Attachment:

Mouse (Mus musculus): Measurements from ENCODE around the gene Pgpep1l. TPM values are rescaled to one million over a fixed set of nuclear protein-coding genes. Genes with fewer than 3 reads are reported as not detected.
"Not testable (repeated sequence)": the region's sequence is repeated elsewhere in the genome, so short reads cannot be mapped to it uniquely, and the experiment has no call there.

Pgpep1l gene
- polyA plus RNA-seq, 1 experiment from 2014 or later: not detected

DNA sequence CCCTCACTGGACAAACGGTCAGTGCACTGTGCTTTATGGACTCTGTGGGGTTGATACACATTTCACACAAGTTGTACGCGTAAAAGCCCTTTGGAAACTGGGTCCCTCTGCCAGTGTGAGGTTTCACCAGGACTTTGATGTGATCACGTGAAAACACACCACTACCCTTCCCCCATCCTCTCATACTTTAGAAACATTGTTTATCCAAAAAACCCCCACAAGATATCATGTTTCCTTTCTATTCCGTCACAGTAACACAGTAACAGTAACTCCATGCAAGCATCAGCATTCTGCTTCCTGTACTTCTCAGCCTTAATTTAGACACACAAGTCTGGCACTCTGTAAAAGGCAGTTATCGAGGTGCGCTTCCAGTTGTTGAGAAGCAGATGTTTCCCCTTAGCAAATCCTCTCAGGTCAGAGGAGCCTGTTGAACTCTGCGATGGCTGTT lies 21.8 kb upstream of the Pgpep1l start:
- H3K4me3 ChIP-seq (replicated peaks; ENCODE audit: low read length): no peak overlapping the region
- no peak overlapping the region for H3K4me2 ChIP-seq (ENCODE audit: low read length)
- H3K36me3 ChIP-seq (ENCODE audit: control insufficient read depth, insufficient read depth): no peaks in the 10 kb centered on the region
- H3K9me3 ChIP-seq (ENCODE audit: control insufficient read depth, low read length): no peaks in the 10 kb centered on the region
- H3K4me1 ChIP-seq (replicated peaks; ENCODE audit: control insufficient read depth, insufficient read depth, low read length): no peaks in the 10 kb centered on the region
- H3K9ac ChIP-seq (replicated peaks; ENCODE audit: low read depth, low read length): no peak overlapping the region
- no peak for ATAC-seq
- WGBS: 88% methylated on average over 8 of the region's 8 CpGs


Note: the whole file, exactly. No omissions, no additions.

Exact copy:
Mouse (Mus musculus): Measurements from ENCODE around the gene Pgpep1l. TPM values are rescaled to one million over a fixed set of nuclear protein-coding genes. Genes with fewer than 3 reads are reported as not detected.
"Not testable (repeated sequence)": the region's sequence is repeated elsewhere in the genome, so short reads cannot be mapped to it uniquely, and the experiment has no call there.

Pgpep1l gene
- polyA plus RNA-seq, 1 experiment from 2014 or later: not detected

DNA sequence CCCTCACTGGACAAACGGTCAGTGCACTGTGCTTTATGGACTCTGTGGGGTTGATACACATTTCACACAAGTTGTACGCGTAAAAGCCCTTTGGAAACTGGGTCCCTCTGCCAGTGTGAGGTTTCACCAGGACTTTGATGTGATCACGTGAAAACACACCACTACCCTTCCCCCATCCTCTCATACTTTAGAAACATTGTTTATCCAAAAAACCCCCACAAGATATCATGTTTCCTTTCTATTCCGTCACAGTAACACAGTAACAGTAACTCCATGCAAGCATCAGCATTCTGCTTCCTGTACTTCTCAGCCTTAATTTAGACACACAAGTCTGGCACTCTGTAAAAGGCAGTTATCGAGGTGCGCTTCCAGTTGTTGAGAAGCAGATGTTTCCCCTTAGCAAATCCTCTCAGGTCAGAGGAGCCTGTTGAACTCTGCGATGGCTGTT lies 21.8 kb upstream of the Pgpep1l start:
- H3K4me3 ChIP-seq (replicated peaks; ENCODE audit: low read length): no peak overlapping the region
- no peak overlapping the region for H3K4me2 ChIP-seq (ENCODE audit: low read length)
- H3K36me3 ChIP-seq (ENCODE audit: control insufficient read depth, insufficient read depth): no peaks in the 10 kb centered on the region
- H3K9me3 ChIP-seq (ENCODE audit: control insufficient read depth, low read length): no peaks in the 10 kb centered on the region
- H3K4me1 ChIP-seq (replicated peaks; ENCODE audit: control insufficient read depth, insufficient read depth, low read length): no peaks in the 10 kb centered on the region
- H3K9ac ChIP-seq (replicated peaks; ENCODE audit: low read depth, low read length): no peak overlapping the region
- no peak for ATAC-seq
- WGBS: 88% methylated on average over 8 of the region's 8 CpGs